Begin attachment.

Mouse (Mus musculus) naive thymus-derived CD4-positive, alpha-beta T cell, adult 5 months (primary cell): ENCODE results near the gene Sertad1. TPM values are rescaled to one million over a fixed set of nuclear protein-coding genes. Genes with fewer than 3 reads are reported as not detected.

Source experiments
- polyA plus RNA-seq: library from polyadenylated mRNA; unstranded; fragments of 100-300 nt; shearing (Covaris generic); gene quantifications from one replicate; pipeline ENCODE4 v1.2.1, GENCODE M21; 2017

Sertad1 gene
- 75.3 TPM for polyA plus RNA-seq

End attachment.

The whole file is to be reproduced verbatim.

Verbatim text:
Mouse (Mus musculus) naive thymus-derived CD4-positive, alpha-beta T cell, adult 5 months (primary cell): ENCODE results near the gene Sertad1. TPM values are rescaled to one million over a fixed set of nuclear protein-coding genes. Genes with fewer than 3 reads are reported as not detected.

Source experiments
- polyA plus RNA-seq: library from polyadenylated mRNA; unstranded; fragments of 100-300 nt; shearing (Covaris generic); gene quantifications from one replicate; pipeline ENCODE4 v1.2.1, GENCODE M21; 2017

Sertad1 gene
- 75.3 TPM for polyA plus RNA-seq